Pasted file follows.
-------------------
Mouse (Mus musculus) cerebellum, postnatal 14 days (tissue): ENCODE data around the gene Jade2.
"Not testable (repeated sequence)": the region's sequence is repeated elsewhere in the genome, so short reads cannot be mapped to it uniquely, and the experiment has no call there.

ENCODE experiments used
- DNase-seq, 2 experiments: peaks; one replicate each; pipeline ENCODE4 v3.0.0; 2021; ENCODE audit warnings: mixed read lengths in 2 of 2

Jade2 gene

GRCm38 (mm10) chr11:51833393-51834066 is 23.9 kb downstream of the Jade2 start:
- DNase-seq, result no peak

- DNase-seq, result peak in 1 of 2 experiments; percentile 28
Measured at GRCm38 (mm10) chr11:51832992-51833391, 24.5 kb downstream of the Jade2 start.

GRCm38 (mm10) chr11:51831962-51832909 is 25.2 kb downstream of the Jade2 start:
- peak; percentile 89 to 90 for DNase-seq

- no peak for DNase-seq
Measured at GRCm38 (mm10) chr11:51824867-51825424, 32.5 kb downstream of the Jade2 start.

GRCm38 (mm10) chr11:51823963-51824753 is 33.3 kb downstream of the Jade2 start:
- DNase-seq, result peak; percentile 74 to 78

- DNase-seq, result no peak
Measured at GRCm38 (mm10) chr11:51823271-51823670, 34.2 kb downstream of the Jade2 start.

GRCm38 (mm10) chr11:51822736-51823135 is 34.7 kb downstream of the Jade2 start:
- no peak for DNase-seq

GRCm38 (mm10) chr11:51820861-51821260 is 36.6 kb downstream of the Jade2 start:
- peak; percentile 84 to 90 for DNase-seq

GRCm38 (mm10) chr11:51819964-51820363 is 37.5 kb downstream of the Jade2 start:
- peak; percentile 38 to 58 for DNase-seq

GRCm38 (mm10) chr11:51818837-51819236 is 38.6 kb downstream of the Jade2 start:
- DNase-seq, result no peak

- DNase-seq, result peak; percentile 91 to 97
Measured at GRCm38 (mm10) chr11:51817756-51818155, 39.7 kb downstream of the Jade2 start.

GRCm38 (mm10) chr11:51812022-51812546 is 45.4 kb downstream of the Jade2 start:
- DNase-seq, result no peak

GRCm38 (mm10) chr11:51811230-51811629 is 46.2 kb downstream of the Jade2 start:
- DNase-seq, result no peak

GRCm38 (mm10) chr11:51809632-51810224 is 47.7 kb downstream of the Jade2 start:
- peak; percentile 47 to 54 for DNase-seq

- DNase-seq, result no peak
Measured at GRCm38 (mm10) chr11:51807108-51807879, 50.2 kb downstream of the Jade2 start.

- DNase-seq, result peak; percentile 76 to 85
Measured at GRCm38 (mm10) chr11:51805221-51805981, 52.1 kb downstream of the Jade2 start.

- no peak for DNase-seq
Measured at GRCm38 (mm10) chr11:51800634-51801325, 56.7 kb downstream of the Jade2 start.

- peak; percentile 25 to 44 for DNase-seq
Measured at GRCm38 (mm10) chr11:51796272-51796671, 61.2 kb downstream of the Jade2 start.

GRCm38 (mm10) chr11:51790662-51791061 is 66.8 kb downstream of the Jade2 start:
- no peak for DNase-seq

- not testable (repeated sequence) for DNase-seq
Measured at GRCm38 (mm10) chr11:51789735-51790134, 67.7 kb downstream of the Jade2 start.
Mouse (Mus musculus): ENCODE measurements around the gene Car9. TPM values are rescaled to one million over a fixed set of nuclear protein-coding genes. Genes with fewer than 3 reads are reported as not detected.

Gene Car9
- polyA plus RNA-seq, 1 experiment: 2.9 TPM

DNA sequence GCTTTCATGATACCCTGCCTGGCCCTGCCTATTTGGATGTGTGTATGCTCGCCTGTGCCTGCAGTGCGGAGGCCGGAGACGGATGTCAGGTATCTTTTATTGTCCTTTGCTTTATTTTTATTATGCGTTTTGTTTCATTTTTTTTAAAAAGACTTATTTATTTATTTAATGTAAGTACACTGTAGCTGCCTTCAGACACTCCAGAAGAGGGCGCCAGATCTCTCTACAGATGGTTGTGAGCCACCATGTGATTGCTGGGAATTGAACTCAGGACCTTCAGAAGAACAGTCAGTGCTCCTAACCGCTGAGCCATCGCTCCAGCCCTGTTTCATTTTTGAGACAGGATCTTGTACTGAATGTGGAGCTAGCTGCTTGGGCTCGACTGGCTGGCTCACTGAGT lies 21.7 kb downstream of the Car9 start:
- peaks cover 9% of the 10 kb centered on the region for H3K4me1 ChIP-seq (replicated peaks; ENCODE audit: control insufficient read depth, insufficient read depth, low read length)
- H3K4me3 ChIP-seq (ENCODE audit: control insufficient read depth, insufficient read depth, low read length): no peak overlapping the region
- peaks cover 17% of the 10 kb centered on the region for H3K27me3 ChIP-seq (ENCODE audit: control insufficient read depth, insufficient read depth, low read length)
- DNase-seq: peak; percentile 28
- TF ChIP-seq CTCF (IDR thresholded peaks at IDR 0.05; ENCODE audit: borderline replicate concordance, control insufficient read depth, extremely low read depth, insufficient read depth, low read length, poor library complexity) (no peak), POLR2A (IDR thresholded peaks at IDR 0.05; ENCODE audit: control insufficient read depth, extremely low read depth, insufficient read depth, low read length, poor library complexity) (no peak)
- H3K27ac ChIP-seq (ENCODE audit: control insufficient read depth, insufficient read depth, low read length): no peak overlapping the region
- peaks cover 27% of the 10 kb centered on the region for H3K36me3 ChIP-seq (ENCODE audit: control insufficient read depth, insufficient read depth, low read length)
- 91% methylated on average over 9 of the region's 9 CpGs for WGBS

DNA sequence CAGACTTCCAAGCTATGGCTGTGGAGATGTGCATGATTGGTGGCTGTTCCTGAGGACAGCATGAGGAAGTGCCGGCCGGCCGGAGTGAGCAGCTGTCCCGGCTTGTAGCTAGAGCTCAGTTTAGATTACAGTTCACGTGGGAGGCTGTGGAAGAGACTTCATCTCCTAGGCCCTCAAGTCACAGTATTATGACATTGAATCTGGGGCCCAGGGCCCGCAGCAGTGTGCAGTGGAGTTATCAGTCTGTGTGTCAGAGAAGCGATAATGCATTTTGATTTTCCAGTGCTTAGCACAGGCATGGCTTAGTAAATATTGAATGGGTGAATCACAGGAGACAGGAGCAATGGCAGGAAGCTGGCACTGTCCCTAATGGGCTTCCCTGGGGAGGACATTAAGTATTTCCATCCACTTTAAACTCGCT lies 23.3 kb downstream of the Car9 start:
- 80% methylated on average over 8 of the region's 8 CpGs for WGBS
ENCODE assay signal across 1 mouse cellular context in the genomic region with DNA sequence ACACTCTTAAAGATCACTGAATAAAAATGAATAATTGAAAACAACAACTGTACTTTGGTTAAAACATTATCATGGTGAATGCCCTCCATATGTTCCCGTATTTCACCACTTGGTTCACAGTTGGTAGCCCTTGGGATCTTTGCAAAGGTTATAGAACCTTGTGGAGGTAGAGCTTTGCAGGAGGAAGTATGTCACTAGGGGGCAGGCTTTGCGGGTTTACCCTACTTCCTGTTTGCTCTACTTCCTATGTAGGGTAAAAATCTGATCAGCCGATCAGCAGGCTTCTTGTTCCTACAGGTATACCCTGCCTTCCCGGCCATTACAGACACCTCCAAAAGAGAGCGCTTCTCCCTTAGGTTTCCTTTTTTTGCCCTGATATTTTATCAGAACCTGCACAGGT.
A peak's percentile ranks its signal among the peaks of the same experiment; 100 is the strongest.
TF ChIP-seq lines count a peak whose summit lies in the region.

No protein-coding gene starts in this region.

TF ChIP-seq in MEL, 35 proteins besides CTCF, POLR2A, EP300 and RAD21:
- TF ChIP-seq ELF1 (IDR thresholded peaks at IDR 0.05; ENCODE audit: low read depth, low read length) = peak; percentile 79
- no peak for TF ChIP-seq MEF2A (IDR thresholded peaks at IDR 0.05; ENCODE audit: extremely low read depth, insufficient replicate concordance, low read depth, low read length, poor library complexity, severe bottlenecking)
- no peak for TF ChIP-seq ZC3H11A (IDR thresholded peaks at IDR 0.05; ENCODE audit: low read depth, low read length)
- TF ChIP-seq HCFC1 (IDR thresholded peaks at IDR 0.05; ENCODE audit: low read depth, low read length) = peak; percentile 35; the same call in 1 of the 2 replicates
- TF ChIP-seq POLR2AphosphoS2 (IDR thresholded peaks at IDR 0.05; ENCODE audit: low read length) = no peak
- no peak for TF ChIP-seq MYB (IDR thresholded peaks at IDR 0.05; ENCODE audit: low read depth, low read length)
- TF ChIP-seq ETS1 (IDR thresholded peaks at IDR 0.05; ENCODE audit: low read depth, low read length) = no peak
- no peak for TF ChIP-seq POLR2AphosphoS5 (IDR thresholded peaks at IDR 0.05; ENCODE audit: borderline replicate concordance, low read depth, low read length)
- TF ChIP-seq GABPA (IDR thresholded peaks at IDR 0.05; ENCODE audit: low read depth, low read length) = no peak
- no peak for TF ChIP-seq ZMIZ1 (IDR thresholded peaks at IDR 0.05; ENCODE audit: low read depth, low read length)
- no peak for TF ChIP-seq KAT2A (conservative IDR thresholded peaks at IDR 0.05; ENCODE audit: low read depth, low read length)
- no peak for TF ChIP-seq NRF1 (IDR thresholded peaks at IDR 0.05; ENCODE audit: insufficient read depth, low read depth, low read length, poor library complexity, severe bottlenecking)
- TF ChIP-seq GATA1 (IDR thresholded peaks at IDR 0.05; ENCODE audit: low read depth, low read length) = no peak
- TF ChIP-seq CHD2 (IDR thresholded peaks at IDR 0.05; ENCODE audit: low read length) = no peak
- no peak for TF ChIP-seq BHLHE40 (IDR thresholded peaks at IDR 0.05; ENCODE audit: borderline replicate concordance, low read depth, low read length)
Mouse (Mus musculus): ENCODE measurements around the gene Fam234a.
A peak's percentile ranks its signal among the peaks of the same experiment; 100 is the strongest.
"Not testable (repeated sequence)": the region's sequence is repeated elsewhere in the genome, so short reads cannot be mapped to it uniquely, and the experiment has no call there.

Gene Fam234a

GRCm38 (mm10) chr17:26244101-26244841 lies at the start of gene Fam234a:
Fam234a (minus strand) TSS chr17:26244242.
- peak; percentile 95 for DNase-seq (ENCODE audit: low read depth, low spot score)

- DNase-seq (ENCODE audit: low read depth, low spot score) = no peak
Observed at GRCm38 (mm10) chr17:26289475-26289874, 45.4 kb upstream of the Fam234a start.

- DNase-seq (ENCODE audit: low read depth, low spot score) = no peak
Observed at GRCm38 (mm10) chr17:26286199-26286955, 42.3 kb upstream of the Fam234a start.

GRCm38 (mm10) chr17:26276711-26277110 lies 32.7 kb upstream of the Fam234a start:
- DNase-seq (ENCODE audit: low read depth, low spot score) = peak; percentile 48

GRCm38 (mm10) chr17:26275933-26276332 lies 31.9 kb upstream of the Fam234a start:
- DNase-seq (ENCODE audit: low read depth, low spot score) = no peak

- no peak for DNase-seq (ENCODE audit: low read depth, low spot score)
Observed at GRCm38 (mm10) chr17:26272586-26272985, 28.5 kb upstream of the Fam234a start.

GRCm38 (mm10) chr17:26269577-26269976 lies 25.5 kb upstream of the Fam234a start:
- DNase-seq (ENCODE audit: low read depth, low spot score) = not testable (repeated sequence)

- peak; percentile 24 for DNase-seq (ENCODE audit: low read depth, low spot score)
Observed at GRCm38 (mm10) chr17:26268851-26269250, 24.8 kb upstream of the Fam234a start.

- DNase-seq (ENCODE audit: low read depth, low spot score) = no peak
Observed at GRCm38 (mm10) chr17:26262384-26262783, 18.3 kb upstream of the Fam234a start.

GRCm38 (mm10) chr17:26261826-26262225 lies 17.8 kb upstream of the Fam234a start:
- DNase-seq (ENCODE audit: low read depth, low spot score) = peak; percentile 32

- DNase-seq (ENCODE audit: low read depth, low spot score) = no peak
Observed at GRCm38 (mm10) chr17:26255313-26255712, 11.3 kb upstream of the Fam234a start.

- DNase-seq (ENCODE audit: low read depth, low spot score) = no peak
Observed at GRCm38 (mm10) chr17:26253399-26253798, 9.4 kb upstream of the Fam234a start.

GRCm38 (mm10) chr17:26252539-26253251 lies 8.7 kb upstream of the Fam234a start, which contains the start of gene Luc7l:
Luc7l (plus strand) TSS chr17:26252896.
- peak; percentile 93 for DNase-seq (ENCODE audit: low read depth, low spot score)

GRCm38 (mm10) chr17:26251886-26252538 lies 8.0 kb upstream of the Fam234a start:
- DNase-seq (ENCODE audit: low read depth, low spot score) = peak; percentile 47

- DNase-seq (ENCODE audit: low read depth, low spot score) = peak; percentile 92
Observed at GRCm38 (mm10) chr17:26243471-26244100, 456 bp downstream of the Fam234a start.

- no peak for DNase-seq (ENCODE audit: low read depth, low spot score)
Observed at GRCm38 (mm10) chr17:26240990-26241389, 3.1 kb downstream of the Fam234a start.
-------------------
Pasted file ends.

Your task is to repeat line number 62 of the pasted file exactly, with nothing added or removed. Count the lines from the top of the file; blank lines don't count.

TF ChIP-seq lines count a peak whose summit lies in the region.